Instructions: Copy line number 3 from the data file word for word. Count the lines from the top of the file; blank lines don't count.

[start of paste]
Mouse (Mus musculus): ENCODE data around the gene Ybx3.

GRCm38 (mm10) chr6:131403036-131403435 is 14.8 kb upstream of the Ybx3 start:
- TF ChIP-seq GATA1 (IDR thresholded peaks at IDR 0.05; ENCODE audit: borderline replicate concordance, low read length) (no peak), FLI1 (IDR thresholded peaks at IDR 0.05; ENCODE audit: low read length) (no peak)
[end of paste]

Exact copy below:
- TF ChIP-seq GATA1 (IDR thresholded peaks at IDR 0.05; ENCODE audit: borderline replicate concordance, low read length) (no peak), FLI1 (IDR thresholded peaks at IDR 0.05; ENCODE audit: low read length) (no peak)